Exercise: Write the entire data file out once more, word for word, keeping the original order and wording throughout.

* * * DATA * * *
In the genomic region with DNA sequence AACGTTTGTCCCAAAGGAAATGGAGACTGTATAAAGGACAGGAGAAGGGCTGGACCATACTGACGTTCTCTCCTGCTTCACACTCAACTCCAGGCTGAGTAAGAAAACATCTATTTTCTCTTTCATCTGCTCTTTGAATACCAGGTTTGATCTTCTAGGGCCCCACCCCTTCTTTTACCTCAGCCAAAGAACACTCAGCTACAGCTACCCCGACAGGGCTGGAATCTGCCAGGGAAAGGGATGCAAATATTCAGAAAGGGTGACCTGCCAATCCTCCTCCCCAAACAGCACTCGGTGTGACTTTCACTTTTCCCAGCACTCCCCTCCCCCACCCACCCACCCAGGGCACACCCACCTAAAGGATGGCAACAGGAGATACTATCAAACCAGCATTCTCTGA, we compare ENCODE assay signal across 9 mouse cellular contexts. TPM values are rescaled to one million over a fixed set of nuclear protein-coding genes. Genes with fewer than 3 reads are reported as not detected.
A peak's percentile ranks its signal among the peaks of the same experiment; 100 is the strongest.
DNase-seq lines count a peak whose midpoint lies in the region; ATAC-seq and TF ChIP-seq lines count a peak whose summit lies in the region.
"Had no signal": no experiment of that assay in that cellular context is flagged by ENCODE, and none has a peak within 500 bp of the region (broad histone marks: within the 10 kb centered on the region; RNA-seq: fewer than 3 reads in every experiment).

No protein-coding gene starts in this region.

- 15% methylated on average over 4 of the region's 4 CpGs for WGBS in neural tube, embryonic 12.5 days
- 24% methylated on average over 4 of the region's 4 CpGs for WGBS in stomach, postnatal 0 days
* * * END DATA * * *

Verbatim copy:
In the genomic region with DNA sequence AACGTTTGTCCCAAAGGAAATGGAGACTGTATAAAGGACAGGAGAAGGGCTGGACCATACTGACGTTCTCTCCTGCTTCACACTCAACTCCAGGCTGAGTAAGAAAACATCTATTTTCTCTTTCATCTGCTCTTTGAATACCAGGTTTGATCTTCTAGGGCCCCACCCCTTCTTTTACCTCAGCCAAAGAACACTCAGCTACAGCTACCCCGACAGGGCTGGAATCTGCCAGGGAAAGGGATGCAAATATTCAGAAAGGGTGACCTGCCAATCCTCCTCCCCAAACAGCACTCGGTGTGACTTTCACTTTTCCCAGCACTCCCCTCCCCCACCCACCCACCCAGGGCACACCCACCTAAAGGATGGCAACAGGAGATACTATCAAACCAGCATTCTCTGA, we compare ENCODE assay signal across 9 mouse cellular contexts. TPM values are rescaled to one million over a fixed set of nuclear protein-coding genes. Genes with fewer than 3 reads are reported as not detected.
A peak's percentile ranks its signal among the peaks of the same experiment; 100 is the strongest.
DNase-seq lines count a peak whose midpoint lies in the region; ATAC-seq and TF ChIP-seq lines count a peak whose summit lies in the region.
"Had no signal": no experiment of that assay in that cellular context is flagged by ENCODE, and none has a peak within 500 bp of the region (broad histone marks: within the 10 kb centered on the region; RNA-seq: fewer than 3 reads in every experiment).

No protein-coding gene starts in this region.

- 15% methylated on average over 4 of the region's 4 CpGs for WGBS in neural tube, embryonic 12.5 days
- 24% methylated on average over 4 of the region's 4 CpGs for WGBS in stomach, postnatal 0 days